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Circuits, Devices and Systems, IEE Proceedings -

Issue 6 • Date Dec 1999

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Displaying Results 1 - 10 of 10
  • Synthesis of clock tree topologies to implement nonzero clock skew schedule

    Page(s): 321 - 326
    Save to Project icon | Click to expandQuick Abstract | PDF file iconPDF (416 KB)  

    Designing the topology of a clock distribution network is considered for a synchronous digital integrated circuit so as to satisfy a nonzero clock skew schedule. A methodology and related algorithms for synthesising the topology of the clock distribution network from a clock schedule derived from circuit timing information are presented. A new formulation of the problem of designing the clock distribution network is given as an efficiently solvable integer linear programming problem. The approach is demonstrated on the suite of ISCAS'89 benchmark circuits. Up to 64% performance improvement is attained on these circuits by exploiting nonzero clock skew throughout the synchronous system. Clock tree topologies that implement the nonzero clock skew schedule based on the synthesis algorithms presented are described for each of the benchmark circuits View full abstract»

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  • Set of self-timed latches for high-speed VLSI

    Page(s): 341 - 344
    Save to Project icon | Click to expandQuick Abstract | PDF file iconPDF (236 KB)  

    A set of novel self-timed latches is introduced and analysed. These latches have no back-to-back connection as in conventional self-timed latches, and both inverting and noninverting outputs are evaluated simultaneously leading to higher operating frequencies. A novel type of cross-coupled inverter used in the proposed circuits implements static operation without the signal fighting with the main driver during signal transition. The power consumption of these latches is also comparable to, or less than, that of conventional circuits. The proposed latches are designed using a 0.35 μm CMOS technology. The comparison results indicate that the proposed active-low self-timed latch (ALSTL) improves speed by 22-34% over the conventional NAND SR latch, while for the active-high self-timed latch (AHSTL) the speed improvements are 20-35% with less power as compared to the corresponding NOR SR latch View full abstract»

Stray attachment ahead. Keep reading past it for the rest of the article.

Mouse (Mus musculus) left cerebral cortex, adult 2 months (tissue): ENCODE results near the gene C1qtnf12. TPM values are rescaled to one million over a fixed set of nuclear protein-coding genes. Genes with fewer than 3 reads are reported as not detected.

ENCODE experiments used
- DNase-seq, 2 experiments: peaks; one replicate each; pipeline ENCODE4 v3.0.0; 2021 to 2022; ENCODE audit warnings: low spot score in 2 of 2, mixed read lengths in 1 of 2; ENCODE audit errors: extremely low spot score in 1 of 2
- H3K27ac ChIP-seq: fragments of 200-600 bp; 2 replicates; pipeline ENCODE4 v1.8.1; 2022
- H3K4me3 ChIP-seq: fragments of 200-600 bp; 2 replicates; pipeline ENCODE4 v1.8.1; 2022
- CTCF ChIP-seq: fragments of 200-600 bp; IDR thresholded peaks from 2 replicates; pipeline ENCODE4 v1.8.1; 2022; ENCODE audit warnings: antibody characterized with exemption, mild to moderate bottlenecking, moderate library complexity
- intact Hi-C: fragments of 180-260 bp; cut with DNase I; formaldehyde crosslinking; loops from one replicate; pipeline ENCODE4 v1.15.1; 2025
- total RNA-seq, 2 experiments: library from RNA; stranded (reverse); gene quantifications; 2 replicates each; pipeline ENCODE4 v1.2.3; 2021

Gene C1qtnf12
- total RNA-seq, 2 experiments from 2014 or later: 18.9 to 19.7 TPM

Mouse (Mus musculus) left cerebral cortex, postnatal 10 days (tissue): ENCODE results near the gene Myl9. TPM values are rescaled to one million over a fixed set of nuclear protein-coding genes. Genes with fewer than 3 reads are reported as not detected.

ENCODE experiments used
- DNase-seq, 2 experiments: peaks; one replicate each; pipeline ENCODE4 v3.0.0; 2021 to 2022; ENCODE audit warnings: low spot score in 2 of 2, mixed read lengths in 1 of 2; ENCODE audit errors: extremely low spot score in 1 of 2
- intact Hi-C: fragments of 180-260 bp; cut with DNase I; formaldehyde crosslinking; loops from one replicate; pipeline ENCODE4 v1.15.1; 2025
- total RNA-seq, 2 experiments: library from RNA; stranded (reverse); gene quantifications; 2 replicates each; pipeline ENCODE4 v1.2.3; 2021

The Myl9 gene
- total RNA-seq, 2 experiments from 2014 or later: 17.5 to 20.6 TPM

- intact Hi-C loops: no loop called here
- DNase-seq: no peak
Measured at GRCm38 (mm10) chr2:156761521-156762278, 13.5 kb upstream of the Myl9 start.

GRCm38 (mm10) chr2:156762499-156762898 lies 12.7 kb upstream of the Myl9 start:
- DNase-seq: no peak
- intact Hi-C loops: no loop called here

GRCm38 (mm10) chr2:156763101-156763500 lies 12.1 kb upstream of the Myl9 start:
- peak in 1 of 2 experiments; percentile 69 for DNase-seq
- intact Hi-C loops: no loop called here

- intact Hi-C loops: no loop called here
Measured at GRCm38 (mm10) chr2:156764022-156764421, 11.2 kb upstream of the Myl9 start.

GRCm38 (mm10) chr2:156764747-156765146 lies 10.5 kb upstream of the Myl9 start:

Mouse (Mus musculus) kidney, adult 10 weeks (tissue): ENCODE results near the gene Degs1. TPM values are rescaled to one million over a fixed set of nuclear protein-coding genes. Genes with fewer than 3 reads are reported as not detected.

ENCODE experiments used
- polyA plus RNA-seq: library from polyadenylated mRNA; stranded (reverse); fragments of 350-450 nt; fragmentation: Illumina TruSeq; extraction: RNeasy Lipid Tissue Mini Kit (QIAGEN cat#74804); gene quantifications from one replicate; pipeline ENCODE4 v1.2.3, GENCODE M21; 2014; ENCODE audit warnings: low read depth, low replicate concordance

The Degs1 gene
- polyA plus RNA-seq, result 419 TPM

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  • Higher order discretisation methods for a class of 2-D continuous-discrete linear systems

    Page(s): 315 - 320
    Save to Project icon | Click to expandQuick Abstract | PDF file iconPDF (384 KB)  

    Differential linear repetitive processes are a distinct class of two-dimensional linear systems which can be used, for example, to model industrial processes such as long-wall coal cutting operations. Also, they can be used to study key properties of classes of linear iterative learning schemes. The key feature of interest in the paper is the fact that information propagation in one of the two separate directions in such processes evolves continuously over a finite fixed duration and in the other direction it is, in effect, discrete. The paper develops discrete approximations for the dynamics of these processes and examines the effects of the approximation techniques used on two key systems-related properties. These are stability and the structure of the resulting discrete state-space models. Some ongoing work and areas for further development are also briefly noted View full abstract»

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  • Estimation of statistical variables for analogue fault detectability evaluation

    Page(s): 350 - 354
    Save to Project icon | Click to expandQuick Abstract | PDF file iconPDF (316 KB)